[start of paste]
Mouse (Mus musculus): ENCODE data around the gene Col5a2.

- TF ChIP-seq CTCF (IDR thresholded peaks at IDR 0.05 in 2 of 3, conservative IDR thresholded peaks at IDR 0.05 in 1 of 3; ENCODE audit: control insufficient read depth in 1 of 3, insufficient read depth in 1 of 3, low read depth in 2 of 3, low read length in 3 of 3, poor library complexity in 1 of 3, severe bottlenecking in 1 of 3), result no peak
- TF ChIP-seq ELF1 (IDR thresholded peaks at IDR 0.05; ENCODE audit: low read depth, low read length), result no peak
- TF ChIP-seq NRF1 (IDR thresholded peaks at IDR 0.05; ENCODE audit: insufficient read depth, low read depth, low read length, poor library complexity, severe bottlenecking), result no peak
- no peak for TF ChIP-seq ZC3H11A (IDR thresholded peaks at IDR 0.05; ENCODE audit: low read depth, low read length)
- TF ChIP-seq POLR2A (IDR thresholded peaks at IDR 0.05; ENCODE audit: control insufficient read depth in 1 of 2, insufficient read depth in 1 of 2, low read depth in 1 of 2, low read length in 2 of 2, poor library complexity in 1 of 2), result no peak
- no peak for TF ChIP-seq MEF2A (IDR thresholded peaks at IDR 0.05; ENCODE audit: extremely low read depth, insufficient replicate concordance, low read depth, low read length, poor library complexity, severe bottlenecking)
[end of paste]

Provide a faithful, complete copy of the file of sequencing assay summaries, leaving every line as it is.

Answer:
Mouse (Mus musculus): ENCODE data around the gene Col5a2.

- TF ChIP-seq CTCF (IDR thresholded peaks at IDR 0.05 in 2 of 3, conservative IDR thresholded peaks at IDR 0.05 in 1 of 3; ENCODE audit: control insufficient read depth in 1 of 3, insufficient read depth in 1 of 3, low read depth in 2 of 3, low read length in 3 of 3, poor library complexity in 1 of 3, severe bottlenecking in 1 of 3), result no peak
- TF ChIP-seq ELF1 (IDR thresholded peaks at IDR 0.05; ENCODE audit: low read depth, low read length), result no peak
- TF ChIP-seq NRF1 (IDR thresholded peaks at IDR 0.05; ENCODE audit: insufficient read depth, low read depth, low read length, poor library complexity, severe bottlenecking), result no peak
- no peak for TF ChIP-seq ZC3H11A (IDR thresholded peaks at IDR 0.05; ENCODE audit: low read depth, low read length)
- TF ChIP-seq POLR2A (IDR thresholded peaks at IDR 0.05; ENCODE audit: control insufficient read depth in 1 of 2, insufficient read depth in 1 of 2, low read depth in 1 of 2, low read length in 2 of 2, poor library complexity in 1 of 2), result no peak
- no peak for TF ChIP-seq MEF2A (IDR thresholded peaks at IDR 0.05; ENCODE audit: extremely low read depth, insufficient replicate concordance, low read depth, low read length, poor library complexity, severe bottlenecking)